Space Station Flies Over Super Typhoon Maysak
Typhoon Maysak strengthened into a super typhoon on March 31, reaching Category 5 hurricane status on the Saffir-Simpson Wind Scale. ESA Astronaut Samantha Cristoforetti captured this image while flying over the weather system on board the International Space Station.
The Tropical Rainfall Measuring Mission (TRMM) and Global Precipitation Measurement (GPM) satellites, both co-managed by NASA and the Japan Aerospace Exploration Agency, captured rainfall and cloud data that revealed heavy rainfall and high thunderstorms in the strengthening storm.
The TRMM satellite has been collecting valuable scientific data since November 1997. Early on March 30, the satellite collected rainfall data as it flew directly above Maysak at 04:14 UTC (12:14 a.m. EDT) when maximum sustained winds were near 85 knots (98 mph). Rainfall data was collected by TRMM’s Microwave Imager (TMI) and Precipitation Radar (PR) instruments and showed heaviest rainfall southwest of the center, and in fragmented bands of thunderstorms northeast of the center. In both of those places rainfall was in excess of 50 mm/2 inches per hour.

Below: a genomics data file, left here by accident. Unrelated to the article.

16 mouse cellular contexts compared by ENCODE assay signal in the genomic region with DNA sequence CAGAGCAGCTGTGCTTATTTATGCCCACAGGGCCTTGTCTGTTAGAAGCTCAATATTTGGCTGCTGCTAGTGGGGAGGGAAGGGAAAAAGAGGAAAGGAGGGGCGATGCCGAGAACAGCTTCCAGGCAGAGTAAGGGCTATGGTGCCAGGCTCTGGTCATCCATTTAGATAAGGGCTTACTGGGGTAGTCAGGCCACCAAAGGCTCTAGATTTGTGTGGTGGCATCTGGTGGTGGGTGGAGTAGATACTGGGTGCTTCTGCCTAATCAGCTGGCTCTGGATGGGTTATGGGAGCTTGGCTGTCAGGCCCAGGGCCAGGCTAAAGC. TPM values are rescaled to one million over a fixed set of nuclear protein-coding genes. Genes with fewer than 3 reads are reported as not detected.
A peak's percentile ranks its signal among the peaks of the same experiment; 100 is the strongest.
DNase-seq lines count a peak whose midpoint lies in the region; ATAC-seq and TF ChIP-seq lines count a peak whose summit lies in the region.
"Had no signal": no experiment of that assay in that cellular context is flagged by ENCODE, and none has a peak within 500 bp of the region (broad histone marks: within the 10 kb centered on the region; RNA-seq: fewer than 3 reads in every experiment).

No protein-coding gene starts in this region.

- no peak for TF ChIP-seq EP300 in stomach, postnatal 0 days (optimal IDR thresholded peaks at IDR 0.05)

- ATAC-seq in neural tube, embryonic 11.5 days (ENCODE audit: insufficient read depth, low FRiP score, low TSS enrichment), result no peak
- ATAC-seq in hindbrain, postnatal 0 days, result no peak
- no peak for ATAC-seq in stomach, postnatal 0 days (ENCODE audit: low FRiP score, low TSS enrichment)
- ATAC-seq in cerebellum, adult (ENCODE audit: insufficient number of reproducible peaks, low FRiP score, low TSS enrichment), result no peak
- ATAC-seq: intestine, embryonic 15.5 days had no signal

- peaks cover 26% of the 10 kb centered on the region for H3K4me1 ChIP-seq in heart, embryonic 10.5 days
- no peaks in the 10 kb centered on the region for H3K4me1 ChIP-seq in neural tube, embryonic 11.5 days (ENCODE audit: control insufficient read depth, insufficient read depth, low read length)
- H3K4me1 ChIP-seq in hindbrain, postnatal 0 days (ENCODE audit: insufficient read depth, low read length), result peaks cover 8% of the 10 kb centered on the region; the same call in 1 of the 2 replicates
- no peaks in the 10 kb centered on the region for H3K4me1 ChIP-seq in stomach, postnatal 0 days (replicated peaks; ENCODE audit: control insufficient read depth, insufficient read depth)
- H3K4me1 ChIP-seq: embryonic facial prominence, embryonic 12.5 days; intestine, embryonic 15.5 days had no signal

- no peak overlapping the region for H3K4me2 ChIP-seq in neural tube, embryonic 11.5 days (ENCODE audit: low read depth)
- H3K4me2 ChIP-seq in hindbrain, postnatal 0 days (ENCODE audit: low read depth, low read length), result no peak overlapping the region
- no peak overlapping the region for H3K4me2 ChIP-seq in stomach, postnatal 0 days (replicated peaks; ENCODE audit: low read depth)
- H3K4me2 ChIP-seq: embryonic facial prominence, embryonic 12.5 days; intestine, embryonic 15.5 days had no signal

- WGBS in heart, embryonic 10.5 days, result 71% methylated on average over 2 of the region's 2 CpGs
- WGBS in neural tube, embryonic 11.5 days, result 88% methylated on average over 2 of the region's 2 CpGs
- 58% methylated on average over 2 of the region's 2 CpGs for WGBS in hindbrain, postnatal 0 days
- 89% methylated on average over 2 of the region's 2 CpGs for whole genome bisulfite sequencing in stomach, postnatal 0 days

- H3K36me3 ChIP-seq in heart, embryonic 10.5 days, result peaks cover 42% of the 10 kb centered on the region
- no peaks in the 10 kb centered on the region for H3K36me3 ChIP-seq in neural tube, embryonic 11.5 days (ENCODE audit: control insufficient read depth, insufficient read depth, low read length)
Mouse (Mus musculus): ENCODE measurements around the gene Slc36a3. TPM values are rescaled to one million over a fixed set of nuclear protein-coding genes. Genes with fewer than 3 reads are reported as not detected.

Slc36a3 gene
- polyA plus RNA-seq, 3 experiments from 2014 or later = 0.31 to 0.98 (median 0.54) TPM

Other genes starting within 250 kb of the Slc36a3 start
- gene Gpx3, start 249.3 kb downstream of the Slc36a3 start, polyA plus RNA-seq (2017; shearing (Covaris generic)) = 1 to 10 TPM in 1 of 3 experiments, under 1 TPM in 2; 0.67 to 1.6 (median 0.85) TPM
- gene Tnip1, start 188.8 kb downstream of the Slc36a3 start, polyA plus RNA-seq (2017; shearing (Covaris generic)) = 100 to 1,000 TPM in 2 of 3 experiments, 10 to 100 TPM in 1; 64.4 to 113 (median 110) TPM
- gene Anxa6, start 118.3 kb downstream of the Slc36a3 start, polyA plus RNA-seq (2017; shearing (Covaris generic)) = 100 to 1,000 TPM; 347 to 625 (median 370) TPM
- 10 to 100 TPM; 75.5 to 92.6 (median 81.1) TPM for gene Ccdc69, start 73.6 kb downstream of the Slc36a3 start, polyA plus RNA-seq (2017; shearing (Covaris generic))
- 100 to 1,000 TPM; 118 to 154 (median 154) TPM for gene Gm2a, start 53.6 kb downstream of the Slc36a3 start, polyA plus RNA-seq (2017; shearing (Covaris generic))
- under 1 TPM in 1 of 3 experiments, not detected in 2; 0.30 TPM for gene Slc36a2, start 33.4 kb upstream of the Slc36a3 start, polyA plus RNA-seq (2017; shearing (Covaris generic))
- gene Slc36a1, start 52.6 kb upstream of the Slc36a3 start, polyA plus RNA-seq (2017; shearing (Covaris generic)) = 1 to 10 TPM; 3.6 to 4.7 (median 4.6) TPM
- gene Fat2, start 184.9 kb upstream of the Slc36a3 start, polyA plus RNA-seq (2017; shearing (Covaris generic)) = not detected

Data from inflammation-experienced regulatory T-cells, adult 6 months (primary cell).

Video: Deadly super Typhoon Maysak kind of looks all nice and fluffy from space
The poor people of the Philippines just can’t get a break.
Less than 18 months after Super Typhoon Haiyan devastated large areas of the country killing more than 6,000 people, many who have never been found.
Typhoon Maysak is now preparing to do the same, and all in time for Easter.
Although predicted not to be as devastating as Haiyan, Maysak still looks pretty damn scary.
These photos taken from the International Space Station by astronaut Terry Virts demonstrate the awesome, yet strangely beautiful power of Mother Nature.
Let’s hope the Philippines fares better this time around.